Calgary’s income, employment, diversity and more: Breaking down the city’s population statistics

The City of Calgary released updated profiles of communities across the city on Thursday, using data gained from the 2016 federal census. The data represents the most up-to-date statistics available that can be used to characterize the population of Calgary’s 200 residential communities and 14 wards.

Postmedia analyzed and broke down some of the highlights:


Calgary’s population in 2016 was 1,222,390. Ward 11, which encompasses communities such as Acadia, Lakeview and Mission, held the highest population in the city when broken down by ward, with 98,785 residents. It was followed closely by Ward 4, home to Beddington Heights, Brentwood, Dalhousie and other northwest communities, where 98,495 people listed their home address that year. The area with the fewest residents was Ward 7, home to the downtown and East Village, Sunnyside, Tuxedo Park and the University District, with a population of 65,070.


Calgary’s most affluent region was Ward 6 — home to southwest communities including Springbank, Glamorgan and Coach Hill — where the median household income before taxes was $124,453 in 2015, the year before the collection of the data. Not far behind was Ward 14, which encompasses areas such as Chaparral, Deer Ridge, Lake Bonavista and Midnapore. The deep southeast ward had a median household income of $121,359, compared to the city’s overall median figure of $97,329. Ward 9, which includes Forest Lawn, Inglewood and Ramsay, had the lowest reported income, at $71,740.

Aboriginal identity

In 2016, nearly 35,200 people living in private households across Calgary identified as Aboriginal. First Nations populations accounted for 15,500 people, followed by Metis at 18,480 and Inuk at 355 (365 people identified with multiple Aboriginal identities). More than 1,100 people cited a knowledge of at least one Aboriginal language, with Blackfoot and Cree being the most common.

Ethnocultural diversity

Wards 5 and 10, both in the northeast, had the highest proportion of people who identify as visible minorities compared to the overall population of each region. More than 80 per cent of those in Ward 5, encompassing areas such as Falconridge, Martindale and Saddle Ridge, identified as a visible minority. In Ward 10, which includes Abbeydale, Marlborough, Mayland Heights and Rundle, the tally was 58 per cent of the population. About 36 per cent of those in Calgary as a whole identified as visible minorities, with the most common ethnicities being South Asian, Chinese and Filipino.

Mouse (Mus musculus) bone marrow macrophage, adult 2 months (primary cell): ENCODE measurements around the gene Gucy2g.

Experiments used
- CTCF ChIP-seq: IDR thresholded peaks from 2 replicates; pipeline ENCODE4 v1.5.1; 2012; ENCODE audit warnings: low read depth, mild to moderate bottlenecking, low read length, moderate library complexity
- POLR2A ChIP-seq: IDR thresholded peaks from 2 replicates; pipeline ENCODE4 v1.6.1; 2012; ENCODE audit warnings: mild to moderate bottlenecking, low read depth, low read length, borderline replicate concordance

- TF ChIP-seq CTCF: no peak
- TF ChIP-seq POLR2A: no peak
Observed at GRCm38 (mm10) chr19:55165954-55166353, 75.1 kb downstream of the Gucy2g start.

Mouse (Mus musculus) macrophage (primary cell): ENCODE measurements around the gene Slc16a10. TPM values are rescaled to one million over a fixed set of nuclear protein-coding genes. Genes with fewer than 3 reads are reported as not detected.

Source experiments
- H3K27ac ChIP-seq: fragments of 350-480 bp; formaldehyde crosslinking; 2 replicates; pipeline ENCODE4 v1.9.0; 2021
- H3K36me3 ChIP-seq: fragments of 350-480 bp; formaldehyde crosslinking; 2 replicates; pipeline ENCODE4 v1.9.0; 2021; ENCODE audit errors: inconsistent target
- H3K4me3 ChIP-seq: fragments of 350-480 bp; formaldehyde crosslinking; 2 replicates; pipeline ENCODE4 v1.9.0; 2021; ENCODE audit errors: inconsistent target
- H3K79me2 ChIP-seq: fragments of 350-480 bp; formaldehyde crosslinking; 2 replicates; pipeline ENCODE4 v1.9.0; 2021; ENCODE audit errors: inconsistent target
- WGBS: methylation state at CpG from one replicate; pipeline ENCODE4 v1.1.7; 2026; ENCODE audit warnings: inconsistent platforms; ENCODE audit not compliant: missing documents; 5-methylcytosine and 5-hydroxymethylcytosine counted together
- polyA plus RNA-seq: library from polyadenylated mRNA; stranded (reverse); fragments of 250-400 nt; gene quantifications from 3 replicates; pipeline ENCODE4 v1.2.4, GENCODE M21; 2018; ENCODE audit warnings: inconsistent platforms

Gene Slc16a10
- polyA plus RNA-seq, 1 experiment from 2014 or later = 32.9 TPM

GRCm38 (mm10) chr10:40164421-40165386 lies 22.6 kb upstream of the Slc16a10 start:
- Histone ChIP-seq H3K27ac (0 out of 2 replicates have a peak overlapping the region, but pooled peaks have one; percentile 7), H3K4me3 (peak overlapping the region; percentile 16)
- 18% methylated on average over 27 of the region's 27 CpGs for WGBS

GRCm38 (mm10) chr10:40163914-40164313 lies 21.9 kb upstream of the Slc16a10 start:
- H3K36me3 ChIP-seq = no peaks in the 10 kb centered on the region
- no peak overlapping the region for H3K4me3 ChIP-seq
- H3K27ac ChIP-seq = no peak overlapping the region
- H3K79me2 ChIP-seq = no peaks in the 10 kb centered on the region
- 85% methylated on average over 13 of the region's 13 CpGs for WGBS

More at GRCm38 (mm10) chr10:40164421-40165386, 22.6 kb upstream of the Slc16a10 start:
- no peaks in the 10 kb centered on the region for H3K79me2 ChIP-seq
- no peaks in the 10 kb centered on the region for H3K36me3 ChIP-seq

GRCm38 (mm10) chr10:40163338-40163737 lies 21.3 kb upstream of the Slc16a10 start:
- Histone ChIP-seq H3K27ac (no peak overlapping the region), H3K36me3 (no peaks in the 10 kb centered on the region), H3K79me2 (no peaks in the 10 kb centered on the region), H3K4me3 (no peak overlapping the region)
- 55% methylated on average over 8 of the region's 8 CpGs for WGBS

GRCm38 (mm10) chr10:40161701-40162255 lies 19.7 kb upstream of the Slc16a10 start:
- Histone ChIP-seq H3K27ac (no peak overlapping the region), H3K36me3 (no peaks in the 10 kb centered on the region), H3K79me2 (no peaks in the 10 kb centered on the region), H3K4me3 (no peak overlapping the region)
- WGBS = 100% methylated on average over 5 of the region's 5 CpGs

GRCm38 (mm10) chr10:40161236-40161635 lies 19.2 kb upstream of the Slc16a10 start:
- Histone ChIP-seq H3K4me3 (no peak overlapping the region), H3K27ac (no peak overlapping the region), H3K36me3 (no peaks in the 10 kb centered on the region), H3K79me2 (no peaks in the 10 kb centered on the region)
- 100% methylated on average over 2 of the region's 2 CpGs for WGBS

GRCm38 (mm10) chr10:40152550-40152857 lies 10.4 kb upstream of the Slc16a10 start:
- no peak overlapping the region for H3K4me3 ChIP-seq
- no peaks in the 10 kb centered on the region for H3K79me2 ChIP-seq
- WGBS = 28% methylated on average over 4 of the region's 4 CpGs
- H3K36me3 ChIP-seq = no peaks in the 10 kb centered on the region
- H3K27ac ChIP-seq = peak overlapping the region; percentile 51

More than 89,600 immigrants moved to Calgary between 2011 and 2016. For immigrants who reside in the city, Asia was the most common region from which newcomers emigrate, with 226,330 people across Calgary. The Philippines, India and China account for 34 per cent of the city’s immigrant population when it comes to country of origin. There were also 46,260 refugees across the city.


Ward 5 had the biggest population that spoke neither English nor French, with 5,845 people, or seven per cent of the area’s inhabitants. The northeast ward also had more than 51,000 people who spoke a different language at home most often, with Punjabi, Urdu and Filipino leading the way. There were more than 90,000 French speakers across the city as of 2016, including 1,200 who spoke French only. With more than 10,000 French speakers, southwest Ward 8, encompassing Sunalta, Mount Royal and Killarney, had the highest population with the ability to speak both of Canada’s official languages.


Of more than 996,000 people 15 or older, more than 60 per cent of the population said they own a post-secondary degree, certificate or diploma (one-third of Calgarians achieved that at the bachelor level or above from a university), while about one-quarter of the population held only a high school diploma. Wards 7 and 8 were the most educated regions in Calgary, both with 71 per cent of their respective populations who listed a post-secondary degree, certificate or diploma as their highest academic achievement.


Nearly three-quarters of Calgarians 15 and older were in the labour force — either working or actively looking for work — as of 2016, with an unemployment rate of 10 per cent across the city. Ward 12, in the deep southeast, and Ward 8 each registered the lowest unemployment rates by section of the city, at eight per cent.


By and large, Calgary remains a driving city. More than three-quarters of the population said they get to work everyday by way of a vehicle, such as a car, truck or van, including 71 per cent who are in the driver’s seat themselves. Just 16 per cent, or about 96,500 people, get to work by taking a bus or CTrain, while five per cent walk and two per cent said they ride their bike. Ward 13, in the deep southwest, had the highest percentage of people who use public transit to get to work, at one-fifth of the population. More than 40 per cent of Calgarians said their commute to work takes anywhere from 15 minutes to about half an hour, while 34 per cent said it takes half an hour to an hour to arrive at work.


In Calgary, 29 per cent of the population said they rented a home in 2016, compared with 71 per cent who owned the property where they lived. Owners indicated they spent nearly $1,600 per month on housing, while renters spent more than $1,300 each month. Ward 2, a northwest area home to communities such as Arbour Lake, Citadel and the Hamptons, had the highest proportion of homeowners, at 89 per cent, compared to renters. By contrast, 56 per cent of those living in the inner-city Ward 8 were renters, the highest percentage in the city. Ward 7 was an even split between renters and owners. Just over one-fifth of Calgarians said they spent more than 30 per cent of their household income on housing in 2016.

-Calgary Herald/ Sammy Hudes


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